Trauma-informed approaches. Leah is a trauma survivor and works to promote trauma-informed values, practices, and approaches in all human service settings.

Emotional CPR (eCPR). Leah is a member of the eCPR Advisory Group, and has contributed to the development of this public education program designed to teach laypeople and service providers communication and relational skills to support others through emotional distress and crisis.

Leah has served on numerous committees and boards, including the National Association of Rights Protection and Advocacy (NARPA) and Disability Rights International (DRI). She also served as Chair of the District of Columbia Protection and Advocacy for Individuals with Mental Illness (PAIMI) Advisory Council from 2003-2005.

Her poetry and prose have appeared in publications including Word Warriors: 30 Leaders from the Women’s Spoken Word Movement (Seal Press, 2007), Off Our Backs: A Women’s Newsjournal, Adbusters.org, CounterPunch, New York City Voices, and Street Spirit. She blogs for MadinAmerica.com. Her first book of poetry is entitled Poems of Mass Construction, and her debut spoken word album, Take Refuge. She performs regularly as a storyteller in the Washington, DC-area.

If you would like to request Leah Harris to give a presentation in your area, click here to complete this form.

Will HallWill Hall, MA, DiplPW

Will is a therapist, trainer, and community development worker whose recovery from a schizophrenia diagnosis has brought him to the forefront of leading innovations in mental health. A longtime leader with the peer recovery movement, Will's community development work spans more than a decade of peer advocacy and mutual aid, including founder of Portland Hearing Voices, past board member of the Foundation for Excellence in Mental Health Care and the International Network Towards Alternatives for Recovery, and current board member with INTERVOICE, the International Hearing Voices Movement. Will hosts the interview format FM radio program Madness Radio, syndicated through the Pacifica Network and on iTunes, was co-founder with Oryx Cohen of the Freedom Center, and is a longtime organizer with The Icarus Project.

Will's writing has appeared in the Journal of Best Practices in Mental Health Care and in Oxford University Press's Modern Community Mental Health Work: An Interdisciplinary Approach, and he has been widely featured in the media, including the New York Times, Forbes, and Newsweek magazine. His Harm Reduction Guide to Coming Off Psychiatric Drugs has been translated into 4 languages, and he recently spoke at the American Psychiatric Association's Institute on Psychiatric Services and at Oregon Health and Sciences University Psychiatry Department's Grand Rounds.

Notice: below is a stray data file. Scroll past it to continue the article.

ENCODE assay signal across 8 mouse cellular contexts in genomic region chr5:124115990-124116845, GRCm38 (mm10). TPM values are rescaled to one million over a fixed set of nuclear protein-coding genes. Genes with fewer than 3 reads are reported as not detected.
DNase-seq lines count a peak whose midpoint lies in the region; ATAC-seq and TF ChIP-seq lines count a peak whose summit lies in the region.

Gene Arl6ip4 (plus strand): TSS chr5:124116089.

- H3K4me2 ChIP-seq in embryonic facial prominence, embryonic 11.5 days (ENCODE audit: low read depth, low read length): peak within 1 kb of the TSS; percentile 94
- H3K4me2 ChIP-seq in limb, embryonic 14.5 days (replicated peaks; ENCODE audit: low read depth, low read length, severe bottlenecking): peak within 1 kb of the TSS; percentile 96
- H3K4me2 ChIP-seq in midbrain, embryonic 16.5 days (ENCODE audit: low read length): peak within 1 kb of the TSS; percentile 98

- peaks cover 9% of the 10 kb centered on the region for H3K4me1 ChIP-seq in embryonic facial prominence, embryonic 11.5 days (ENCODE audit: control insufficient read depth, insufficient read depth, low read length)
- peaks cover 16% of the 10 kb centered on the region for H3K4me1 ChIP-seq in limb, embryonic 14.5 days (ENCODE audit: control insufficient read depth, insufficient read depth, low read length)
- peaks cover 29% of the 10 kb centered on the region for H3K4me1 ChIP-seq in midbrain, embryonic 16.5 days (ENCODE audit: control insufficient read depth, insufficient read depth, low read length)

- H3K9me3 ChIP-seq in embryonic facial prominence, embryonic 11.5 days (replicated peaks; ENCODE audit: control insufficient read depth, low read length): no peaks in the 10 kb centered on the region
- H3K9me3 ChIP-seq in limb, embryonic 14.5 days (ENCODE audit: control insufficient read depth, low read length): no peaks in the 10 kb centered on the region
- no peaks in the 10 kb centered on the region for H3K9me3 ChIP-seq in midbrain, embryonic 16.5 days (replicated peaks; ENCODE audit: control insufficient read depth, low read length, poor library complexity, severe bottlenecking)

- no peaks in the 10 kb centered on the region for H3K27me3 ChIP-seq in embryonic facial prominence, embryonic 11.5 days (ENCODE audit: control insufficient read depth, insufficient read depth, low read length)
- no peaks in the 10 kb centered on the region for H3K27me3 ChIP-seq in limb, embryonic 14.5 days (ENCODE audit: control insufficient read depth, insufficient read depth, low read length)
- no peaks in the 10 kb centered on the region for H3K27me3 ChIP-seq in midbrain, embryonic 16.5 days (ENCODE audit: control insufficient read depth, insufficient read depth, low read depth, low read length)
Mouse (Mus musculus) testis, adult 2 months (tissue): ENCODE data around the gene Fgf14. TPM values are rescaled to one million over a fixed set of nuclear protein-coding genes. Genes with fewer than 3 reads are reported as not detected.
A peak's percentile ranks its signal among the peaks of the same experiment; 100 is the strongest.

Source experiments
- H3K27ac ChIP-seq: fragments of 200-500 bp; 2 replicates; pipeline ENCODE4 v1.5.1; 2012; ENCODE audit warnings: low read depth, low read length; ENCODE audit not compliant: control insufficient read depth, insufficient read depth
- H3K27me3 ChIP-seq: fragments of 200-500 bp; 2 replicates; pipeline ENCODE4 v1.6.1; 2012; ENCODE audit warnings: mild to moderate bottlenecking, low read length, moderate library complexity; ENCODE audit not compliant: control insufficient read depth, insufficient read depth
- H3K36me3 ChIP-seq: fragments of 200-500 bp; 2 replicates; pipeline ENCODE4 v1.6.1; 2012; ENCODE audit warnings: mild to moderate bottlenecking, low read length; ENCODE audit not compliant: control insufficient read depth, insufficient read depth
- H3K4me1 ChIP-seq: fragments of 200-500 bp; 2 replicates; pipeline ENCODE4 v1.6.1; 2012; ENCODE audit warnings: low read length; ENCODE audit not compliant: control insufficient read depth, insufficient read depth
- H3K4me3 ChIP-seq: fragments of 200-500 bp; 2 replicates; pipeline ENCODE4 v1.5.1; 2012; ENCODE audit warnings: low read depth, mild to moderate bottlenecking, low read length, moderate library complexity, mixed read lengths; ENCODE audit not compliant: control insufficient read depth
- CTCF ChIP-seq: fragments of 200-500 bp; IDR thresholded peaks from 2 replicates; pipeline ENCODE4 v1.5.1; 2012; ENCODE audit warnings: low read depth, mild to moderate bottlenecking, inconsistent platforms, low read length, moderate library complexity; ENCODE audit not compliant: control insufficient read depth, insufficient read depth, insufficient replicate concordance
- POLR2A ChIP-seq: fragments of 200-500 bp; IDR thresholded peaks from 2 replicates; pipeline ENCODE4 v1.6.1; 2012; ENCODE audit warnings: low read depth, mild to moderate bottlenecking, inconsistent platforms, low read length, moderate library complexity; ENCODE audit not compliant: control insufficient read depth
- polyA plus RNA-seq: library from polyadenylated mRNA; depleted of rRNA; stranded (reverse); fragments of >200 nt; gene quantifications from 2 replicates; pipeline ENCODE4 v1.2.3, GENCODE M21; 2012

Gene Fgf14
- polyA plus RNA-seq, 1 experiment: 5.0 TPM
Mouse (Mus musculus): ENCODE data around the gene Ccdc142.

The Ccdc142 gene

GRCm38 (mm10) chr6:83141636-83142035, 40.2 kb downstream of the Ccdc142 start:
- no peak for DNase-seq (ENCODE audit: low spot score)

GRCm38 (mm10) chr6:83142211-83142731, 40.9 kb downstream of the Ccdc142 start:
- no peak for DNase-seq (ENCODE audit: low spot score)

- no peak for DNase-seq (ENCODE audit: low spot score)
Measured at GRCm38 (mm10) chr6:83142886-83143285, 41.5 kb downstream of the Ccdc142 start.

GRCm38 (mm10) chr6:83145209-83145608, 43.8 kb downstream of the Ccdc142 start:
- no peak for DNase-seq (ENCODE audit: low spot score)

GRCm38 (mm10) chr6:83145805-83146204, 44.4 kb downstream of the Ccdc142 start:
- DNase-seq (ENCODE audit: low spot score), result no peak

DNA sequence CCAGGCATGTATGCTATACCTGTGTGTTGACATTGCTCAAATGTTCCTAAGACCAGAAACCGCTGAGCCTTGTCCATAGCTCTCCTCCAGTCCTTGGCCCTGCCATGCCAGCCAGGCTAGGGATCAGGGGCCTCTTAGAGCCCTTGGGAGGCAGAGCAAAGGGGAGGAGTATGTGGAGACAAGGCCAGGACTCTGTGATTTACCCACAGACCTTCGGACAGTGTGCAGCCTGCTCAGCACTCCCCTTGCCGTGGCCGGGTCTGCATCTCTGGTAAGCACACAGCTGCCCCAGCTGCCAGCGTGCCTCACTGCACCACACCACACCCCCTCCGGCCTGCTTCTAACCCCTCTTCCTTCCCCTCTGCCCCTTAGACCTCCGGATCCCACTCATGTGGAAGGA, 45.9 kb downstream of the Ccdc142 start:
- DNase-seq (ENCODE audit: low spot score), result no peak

Will has brought his mental diversity trainings to more than 9 countries, including peer organizations, community mental health agencies, hospitals, family members, activist groups, law enforcement, public policy makers, medical schools, and universities. He received the Disability Advocacy Award from the Amherst Center for Independent Living for his work, was a featured philanthropic project by Forbes magazine, and has consulted in Argentina, Mexico, and Peru for Disability Rights International. Trained as a therapist and coach at the Process Work Institute of Portland Oregon, will recently completed a certification in Open Dialogue with its originator, Dr. Jaakko Seikkula, at the Institute for Dialogic Practice in Haydenville MA. He has a private therapy and clinical supervision practice and sees clients both in his Portland office and via skype internationally, is adjunct faculty with the in Slovak Institute for Process Oriented Psychology in Bratislava, Slovakia, and is co-founder of the online training organization PracticeRecovery.com.

Will's current areas of training in the US and internationally including Mutual Peer Support; Mental Diversity; Medication Withdrawal Harm Reduction; Living with Suicidal Feelings; Hearing Voices; Process Work with Extreme and Altered States; and Family Recovery. He is a longtime yoga practitioner and meditator, and a student of night and waking dreams. More info at www.willhall.net, www.madnessradio.net, and www.portlandhearingvoices.net.

"When I was growing up, I wanted to be a magician. Then I wanted to be a biologist, then I wanted to be a psychologist, then I wanted to be a community organizer, then I wanted to be a philosopher. Now I’m sort of all of them.” – Interview with Will Hall in the Portland Mercury newspaper, June 2009.

Debbie L. Whittle, DirectorDeborah Trueheart

Deborah Trueheart comes to NEC as a consultant, educator, counselor, artist, writer, motivational speaker, and change agent. She has transformed her own experience of suffering and is passionate about helping to birth a new paradigm in mental health care by moving away from pathology toward wholeness-based perspectives.